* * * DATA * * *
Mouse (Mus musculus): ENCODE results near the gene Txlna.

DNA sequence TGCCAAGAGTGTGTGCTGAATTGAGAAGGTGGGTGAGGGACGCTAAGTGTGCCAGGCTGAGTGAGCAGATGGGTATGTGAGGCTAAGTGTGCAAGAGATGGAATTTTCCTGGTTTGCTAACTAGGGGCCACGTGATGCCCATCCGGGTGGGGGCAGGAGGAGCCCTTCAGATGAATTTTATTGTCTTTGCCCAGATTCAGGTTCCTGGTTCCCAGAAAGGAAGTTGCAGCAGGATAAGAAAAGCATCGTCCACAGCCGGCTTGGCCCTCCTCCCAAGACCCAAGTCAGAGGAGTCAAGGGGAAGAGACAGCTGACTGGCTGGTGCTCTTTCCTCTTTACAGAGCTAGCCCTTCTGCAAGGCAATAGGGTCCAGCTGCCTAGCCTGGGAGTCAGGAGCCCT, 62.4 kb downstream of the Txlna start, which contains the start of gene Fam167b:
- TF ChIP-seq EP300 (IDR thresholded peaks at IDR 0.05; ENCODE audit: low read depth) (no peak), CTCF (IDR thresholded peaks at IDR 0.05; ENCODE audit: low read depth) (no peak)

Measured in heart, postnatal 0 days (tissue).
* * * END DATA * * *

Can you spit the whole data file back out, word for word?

Mouse (Mus musculus): ENCODE results near the gene Txlna.

DNA sequence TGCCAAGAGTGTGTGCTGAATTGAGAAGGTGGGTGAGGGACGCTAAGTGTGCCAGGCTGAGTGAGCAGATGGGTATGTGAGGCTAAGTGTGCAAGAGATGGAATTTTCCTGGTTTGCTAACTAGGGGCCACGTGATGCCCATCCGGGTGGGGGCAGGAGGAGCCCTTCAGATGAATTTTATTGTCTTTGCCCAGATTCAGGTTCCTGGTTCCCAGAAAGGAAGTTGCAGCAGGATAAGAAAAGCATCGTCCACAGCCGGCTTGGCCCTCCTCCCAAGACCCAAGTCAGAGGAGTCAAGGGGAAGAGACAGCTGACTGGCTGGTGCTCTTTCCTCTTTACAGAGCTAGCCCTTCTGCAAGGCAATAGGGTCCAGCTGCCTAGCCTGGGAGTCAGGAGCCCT, 62.4 kb downstream of the Txlna start, which contains the start of gene Fam167b:
- TF ChIP-seq EP300 (IDR thresholded peaks at IDR 0.05; ENCODE audit: low read depth) (no peak), CTCF (IDR thresholded peaks at IDR 0.05; ENCODE audit: low read depth) (no peak)

Measured in heart, postnatal 0 days (tissue).